FORT MYERS, Fla. — As manager Brandon Hyde walked to the mound midway through the fourth inning for the second straight Grayson Rodriguez start, the commanding Orioles right-hander stood with his glove covering most of his face. His eyes still peeked out, staring at Hyde, knowing his afternoon was over.

It had quickly unraveled.

There were the two walks and the wild pitch. The throwing error and the RBI double — the latter of which, ricocheting off the mock-Green Monster at jetBlue Park, spelled the end of Rodriguez’s fourth spring training start.

Boston would prevail 9-6.

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In Rodriguez’s last start, Hyde described his rough fourth inning as a learning opportunity. In the dugout Saturday after being pulled with two outs in the fourth, Rodriguez heard the same message.

That can be harder to swallow when the box score isn’t as flattering as the 23-year-old would like, but he is maintaining a belief in the process. There is a chance, though, that the approach of Opening Day is playing on his mind, but Rodriguez sidestepped that idea.

“I’ve been with this organization [since 2018],” Rodriguez said. “I’m really not trying to go out there and show them anything. I’m just trying to go out, throw strikes and get ready for the season.”

But the question remains, when the season does arrive, where will Rodriguez be?

To his catcher, James McCann, that decision is far “above my pay grade,” yet the veteran has seen enough of Rodriguez’s arsenal to feel that “he’s got the stuff. Everybody knows that. That’s not a secret.”

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To executive vice president and general manager Mike Elias, the stated intention is to have Rodriguez — one of the top pitching prospects in baseball — included in the Opening Day rotation.

To Hyde, he’s more interested in Rodriguez’s pushing through the stumbling blocks that have tripped him two starts in a row and removing any thoughts of what might be in two weeks’ time from his head.

“I think it’s very, very normal for a young player to feel that way,” Hyde said. “But he’s got great stuff, and he’s going to be a really good starter in this league for a long time. Just want to see him relax and do well these last couple starts.”

Against the Red Sox in Sarasota on March 12, Rodriguez cruised until he didn’t, retiring nine of his first 10 batters before allowing three singles and two walks to the first five batters in the fourth inning.

On ⅔Saturday against the Red Sox, Rodriguez allowed three singles in the first two innings but struck out two batters, part of a dominant early display that featured mainly ground balls.

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Removing the fourth innings of Rodriguez’s last two starts, he has allowed three runs in 10⅔ innings. After reaching the fourth in those games, he has allowed seven alone, although three of those runs were unearned after Rodriguez’s throwing error prevented a would-be double play.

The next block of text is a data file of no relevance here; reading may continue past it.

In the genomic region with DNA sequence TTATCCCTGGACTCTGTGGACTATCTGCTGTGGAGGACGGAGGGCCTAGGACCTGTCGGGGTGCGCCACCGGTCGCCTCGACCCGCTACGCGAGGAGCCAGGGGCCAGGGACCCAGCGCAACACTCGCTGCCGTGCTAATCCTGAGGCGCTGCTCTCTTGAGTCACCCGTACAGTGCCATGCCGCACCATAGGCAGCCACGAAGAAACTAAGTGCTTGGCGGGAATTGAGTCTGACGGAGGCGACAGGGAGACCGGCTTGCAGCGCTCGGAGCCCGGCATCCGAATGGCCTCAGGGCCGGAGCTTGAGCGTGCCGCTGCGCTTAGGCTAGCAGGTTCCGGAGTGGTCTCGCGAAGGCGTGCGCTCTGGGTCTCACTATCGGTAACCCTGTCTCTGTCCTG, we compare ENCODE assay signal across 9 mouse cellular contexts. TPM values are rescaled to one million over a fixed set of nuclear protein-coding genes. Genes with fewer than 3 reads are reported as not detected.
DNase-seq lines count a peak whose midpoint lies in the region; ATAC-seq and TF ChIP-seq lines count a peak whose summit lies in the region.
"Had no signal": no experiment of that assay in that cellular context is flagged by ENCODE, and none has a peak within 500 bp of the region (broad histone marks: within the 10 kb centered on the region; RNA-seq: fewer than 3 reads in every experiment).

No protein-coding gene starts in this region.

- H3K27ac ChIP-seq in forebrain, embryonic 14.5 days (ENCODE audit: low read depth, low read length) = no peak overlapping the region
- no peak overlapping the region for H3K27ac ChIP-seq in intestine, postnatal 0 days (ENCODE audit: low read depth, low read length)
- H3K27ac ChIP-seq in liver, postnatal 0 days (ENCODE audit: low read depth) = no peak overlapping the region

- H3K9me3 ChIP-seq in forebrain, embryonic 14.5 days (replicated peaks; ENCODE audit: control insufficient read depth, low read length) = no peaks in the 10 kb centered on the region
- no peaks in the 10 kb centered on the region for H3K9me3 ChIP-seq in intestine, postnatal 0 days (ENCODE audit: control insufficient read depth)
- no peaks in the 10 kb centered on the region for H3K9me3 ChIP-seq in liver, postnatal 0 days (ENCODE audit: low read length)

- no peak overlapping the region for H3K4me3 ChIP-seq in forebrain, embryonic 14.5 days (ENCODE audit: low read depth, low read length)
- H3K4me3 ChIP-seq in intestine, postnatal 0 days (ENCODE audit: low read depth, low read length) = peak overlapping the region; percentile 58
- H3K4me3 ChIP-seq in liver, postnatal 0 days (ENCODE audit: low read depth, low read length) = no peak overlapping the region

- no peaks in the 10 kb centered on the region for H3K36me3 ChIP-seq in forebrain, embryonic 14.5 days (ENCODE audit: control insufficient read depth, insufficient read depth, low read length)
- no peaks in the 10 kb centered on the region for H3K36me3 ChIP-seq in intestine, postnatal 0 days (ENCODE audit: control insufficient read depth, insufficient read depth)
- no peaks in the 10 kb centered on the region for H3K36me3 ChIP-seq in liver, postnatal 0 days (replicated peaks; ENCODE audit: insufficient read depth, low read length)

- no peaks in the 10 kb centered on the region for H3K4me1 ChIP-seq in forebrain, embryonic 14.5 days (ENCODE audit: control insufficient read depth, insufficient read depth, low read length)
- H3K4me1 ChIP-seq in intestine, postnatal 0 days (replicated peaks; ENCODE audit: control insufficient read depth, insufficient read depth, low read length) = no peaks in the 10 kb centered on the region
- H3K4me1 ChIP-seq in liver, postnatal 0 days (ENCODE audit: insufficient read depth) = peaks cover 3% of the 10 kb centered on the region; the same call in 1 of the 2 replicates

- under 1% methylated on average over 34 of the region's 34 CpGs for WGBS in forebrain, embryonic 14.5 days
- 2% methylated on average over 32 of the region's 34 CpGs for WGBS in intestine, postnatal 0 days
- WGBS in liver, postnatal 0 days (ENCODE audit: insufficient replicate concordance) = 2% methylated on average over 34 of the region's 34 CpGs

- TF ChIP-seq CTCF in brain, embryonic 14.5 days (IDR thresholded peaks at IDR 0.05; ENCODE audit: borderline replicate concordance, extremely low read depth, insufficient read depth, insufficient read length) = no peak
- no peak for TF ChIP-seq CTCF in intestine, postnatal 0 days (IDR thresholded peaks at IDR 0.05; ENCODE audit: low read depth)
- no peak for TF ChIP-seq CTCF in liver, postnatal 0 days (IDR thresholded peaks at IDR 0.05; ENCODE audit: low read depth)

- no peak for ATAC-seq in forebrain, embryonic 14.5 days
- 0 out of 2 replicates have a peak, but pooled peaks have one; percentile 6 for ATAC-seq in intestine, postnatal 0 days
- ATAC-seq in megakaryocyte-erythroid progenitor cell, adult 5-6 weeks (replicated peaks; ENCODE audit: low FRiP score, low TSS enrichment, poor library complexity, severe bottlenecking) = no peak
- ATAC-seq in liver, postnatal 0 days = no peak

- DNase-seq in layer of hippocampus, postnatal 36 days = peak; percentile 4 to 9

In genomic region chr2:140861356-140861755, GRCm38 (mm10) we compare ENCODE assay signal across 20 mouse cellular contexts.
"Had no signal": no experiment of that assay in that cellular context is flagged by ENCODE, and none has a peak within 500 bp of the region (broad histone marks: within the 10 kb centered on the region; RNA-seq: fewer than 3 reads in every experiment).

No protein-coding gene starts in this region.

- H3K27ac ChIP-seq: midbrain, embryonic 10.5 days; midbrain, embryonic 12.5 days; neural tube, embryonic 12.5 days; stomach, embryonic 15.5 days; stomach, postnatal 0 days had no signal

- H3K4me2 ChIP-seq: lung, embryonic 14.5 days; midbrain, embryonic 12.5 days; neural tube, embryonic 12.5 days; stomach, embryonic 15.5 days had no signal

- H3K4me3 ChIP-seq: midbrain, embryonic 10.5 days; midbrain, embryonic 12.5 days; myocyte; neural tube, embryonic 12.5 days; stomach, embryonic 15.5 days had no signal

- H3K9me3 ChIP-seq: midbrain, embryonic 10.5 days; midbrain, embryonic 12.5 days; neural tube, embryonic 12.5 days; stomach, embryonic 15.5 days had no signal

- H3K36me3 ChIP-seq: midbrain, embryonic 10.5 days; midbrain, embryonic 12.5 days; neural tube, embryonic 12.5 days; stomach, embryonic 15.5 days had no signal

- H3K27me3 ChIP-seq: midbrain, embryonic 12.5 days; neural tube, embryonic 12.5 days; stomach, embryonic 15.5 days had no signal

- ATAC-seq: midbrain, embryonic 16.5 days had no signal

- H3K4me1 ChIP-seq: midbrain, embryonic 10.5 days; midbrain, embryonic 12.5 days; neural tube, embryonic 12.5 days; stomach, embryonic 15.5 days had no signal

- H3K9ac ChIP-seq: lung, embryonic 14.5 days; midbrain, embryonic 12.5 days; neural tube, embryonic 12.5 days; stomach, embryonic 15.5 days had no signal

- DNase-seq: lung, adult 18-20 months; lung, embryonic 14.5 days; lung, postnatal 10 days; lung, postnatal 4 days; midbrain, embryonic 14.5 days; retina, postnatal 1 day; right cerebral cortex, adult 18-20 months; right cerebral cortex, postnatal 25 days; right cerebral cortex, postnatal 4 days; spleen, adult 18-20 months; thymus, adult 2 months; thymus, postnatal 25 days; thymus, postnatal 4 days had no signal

Part of that is facing a lineup for the second time. In the third inning Saturday, the top three Red Sox batters all made hard contact in their second plate appearances. Christian Arroyo lined out, Rafael Devers doubled and Adam Duvall hit a two-run homer on a mistake pitch left in the middle of the zone.

The fourth inning, Hyde thought, came down to some fatigue. For as strong as Rodriguez’s changeup has been this spring — McCann said that pitch will “take him a long way” — Rodriguez had one slip out of his grasp for a wild pitch.

Rodriguez noted that he still might’ve escaped the inning without any damage had he not “rushed the throw” to second for a double play.

“I’m a big believer that you learn more from failure than you do success. It’s easy when you’re having success; you don’t have to make adjustments,” McCann said. “He had so many positives his first couple innings, and then to have that rough inning, it’s probably not a bad thing for him. He can look back at the positives and understand what he did well and take from that rough inning at the end what he needs to to be able to make the adjustments and not let that happen in a game that matters.”

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Not that Rodriguez enjoys it when runs cross against him, even in March. But he knows to pitch in meaningful games come Opening Day and beyond, this is the time to test himself.

“It’s all a learning experience,” he said. “And for it to happen in spring training is obviously a lot better than during the season.”

Andy Kostka is an Orioles beat writer for The Baltimore Banner. He previously covered the Orioles for The Baltimore Sun. Kostka graduated from the University of Maryland and grew up in Rockville.

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